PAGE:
What is Your Talent Stack?
Part 1: Respect
You have one shot at making a first impression. We have all heard that. Many writers have not.
I have been "that guy" -- the gatekeeper -- for nearly three decades. I get asked about the submission process every time I speak, regardless of the topic. You must get inside the door to have a shot at being published. Put your best foot forward.
First impressions are everything. When you walk into a room, you get a vibe for people right away. Nearly instantly. It is human nature. You can be wrong, but it is impossible not to have a first impression.
Here are a few tips to get INSIDE the door.
Every publishing company has its own way of doing things, a process that works for that publisher. We are overwhelmed with submissions, so our guidelines make our workflow manageable and efficient. Many of the hoops and mazes established to weed out manuscripts are also designed to filter out . . . authors.
So what is the first thing I notice about you? How closely you respected our submission guidelines.
An author who does not follow our protocol at the outset is not going to be one who follows it closely later when we have to work through the hard “making sausage” parts of producing a good book. If we do not want to see your manuscript at the outset, it does not mean attach it anyway.
Cutting corners or writing something up differently because you think it is smarter, wiser, better, or more efficient, will get the door slammed in your face.
There are a few key components that go along with this.
1. Open with a salutation that does not include “Hey,” or worse still, is left blank, OR, even worse than that, is addressed to the wrong publisher. We may live in a more informal world, but it is always safer to error on the side of formality until it is clear you no longer have to do so.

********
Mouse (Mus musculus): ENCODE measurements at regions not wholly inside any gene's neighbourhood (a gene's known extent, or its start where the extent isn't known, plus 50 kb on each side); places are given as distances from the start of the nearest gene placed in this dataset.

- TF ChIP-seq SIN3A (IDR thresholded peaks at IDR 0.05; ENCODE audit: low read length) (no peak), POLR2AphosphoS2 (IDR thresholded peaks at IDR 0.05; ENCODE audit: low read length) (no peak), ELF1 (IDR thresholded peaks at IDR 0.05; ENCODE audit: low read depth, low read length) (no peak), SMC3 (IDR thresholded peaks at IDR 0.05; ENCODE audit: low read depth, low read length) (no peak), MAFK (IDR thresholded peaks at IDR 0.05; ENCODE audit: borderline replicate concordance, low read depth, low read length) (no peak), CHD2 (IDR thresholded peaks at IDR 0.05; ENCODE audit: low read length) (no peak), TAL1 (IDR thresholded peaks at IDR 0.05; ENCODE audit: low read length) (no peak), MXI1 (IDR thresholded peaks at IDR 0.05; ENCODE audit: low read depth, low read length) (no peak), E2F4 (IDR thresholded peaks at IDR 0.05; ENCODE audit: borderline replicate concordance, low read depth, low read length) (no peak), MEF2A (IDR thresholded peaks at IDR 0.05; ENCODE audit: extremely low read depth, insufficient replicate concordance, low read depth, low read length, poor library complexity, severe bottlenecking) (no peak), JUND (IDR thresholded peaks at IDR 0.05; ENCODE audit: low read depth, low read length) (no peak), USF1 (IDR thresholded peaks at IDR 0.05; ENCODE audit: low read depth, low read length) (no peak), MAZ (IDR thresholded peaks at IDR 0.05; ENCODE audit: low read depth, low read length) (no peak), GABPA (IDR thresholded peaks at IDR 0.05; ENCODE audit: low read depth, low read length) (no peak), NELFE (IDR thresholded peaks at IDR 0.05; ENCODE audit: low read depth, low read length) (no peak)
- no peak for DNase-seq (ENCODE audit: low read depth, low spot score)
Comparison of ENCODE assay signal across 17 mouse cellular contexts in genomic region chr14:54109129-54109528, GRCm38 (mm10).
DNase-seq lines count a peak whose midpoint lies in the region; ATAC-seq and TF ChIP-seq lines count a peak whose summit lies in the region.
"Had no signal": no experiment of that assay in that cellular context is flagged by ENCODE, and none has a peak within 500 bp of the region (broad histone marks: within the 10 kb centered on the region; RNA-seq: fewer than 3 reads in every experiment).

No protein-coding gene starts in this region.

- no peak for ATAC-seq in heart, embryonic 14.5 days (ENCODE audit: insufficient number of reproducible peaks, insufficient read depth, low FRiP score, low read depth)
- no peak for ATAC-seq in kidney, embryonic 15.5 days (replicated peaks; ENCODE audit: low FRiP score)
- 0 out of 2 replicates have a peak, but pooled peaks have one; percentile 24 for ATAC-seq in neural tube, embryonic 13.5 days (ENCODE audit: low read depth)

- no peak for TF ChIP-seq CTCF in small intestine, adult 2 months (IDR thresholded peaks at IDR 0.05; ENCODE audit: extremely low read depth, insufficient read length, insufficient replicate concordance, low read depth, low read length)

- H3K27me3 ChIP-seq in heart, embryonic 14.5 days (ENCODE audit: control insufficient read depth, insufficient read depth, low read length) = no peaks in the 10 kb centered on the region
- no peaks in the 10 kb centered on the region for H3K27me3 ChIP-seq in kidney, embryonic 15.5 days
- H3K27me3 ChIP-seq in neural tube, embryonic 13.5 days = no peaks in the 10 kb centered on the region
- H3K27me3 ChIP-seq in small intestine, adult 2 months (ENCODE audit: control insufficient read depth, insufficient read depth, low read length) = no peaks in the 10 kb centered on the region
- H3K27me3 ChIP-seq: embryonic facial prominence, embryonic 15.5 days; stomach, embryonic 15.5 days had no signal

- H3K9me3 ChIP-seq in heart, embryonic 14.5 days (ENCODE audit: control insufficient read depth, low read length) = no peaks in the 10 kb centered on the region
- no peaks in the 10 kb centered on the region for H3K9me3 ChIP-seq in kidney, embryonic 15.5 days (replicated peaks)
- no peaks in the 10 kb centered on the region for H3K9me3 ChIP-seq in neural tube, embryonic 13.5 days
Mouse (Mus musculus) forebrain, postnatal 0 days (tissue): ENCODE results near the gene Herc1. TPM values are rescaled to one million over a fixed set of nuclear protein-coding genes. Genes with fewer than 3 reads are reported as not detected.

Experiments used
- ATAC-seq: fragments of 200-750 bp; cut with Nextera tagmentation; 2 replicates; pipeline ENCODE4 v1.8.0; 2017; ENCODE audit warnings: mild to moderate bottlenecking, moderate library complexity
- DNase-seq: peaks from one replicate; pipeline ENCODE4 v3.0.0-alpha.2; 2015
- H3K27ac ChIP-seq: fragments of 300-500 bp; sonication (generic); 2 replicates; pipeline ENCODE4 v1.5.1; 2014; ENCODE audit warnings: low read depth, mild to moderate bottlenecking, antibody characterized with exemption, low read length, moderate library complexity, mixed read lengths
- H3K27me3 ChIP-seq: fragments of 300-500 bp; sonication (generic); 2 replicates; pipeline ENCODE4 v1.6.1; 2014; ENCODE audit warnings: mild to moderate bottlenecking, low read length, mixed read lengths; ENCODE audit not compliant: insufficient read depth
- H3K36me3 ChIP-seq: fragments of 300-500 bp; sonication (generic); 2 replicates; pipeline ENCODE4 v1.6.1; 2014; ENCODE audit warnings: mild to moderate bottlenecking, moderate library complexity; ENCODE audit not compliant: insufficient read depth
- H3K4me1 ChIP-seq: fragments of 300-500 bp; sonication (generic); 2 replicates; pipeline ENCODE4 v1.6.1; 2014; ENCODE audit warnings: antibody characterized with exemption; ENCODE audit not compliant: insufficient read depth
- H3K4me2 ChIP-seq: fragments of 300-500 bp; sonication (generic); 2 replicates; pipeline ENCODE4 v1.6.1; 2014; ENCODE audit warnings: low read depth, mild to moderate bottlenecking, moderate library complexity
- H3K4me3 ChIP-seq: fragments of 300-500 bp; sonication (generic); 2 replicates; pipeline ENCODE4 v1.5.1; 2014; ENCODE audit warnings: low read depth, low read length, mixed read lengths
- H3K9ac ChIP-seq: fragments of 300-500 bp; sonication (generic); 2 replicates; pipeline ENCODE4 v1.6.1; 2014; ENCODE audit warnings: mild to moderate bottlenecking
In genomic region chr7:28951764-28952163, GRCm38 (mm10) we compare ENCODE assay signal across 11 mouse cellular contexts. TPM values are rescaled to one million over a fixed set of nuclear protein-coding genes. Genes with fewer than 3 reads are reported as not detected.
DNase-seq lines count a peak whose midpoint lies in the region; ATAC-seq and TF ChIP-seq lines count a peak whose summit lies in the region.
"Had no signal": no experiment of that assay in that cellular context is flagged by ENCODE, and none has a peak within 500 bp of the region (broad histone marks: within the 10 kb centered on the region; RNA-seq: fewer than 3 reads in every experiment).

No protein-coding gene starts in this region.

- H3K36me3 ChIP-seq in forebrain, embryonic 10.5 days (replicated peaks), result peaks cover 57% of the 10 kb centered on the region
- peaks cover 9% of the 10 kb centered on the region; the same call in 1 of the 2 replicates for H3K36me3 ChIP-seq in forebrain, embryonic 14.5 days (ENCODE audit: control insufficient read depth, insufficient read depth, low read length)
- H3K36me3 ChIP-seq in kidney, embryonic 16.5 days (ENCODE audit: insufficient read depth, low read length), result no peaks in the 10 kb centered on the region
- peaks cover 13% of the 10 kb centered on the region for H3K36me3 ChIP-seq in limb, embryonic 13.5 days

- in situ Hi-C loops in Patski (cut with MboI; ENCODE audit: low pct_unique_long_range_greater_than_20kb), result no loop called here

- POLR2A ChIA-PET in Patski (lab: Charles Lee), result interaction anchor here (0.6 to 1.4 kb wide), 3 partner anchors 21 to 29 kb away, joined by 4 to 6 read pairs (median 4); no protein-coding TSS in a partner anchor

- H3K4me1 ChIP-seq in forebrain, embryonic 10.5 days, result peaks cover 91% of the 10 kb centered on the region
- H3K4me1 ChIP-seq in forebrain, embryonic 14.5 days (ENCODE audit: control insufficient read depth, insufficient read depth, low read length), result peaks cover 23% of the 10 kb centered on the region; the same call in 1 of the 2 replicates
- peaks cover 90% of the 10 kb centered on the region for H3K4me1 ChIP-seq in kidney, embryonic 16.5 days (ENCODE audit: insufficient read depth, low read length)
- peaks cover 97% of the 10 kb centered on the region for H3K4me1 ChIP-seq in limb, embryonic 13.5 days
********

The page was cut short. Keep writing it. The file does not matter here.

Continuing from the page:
2. Proofread what you submit and write in complete sentences. We all make mistakes, but when you are submitting a formal proposal to get published, mistakes leap off the page. Spell check at the least. Avoid using texting lingo, like the one I received yesterday: “IMHO you are the right publisher 4 me.
All of this is elementary, right? I think so, and yet I see all these issues and more daily.
Two more. Make sure the genre you are proposing is a genre the publisher publishes. If it isn’t, it means you didn’t pay any attention to us. If you don’t care who we are, I don’t care what you write.
Last, make it much more likely that you get some level of consideration and a response by letting the publisher know yours is not a multiple submission. If they ask, tell them. If they don’t ask, put it in your opening sentence or closing sentence. Let them know you are giving them an exclusive crack at your work, and that you appreciate their time.
No publisher wants to spend an hour or two on your proposal, or weeks reviewing a manuscript, and perhaps even sending it out of house to review, only to accept it and discover another publisher said “yes” the day before. Bridge, burned.
Often the acquisition process is akin to alchemy. Call it a gut
feeling, call it reading tea leaves, call it learning the hard way, but over
the years I have come to understand how to “read” an author before I read a
word of his or her manuscript.
Talent Stack 1: Respecting the submission process means you are more likely to be flexible, helpful, a good team member, and a winner. Give yourself the best shot at being offered an invitation inside the house.
We are just getting started. Stay tuned for the deeper dives. . .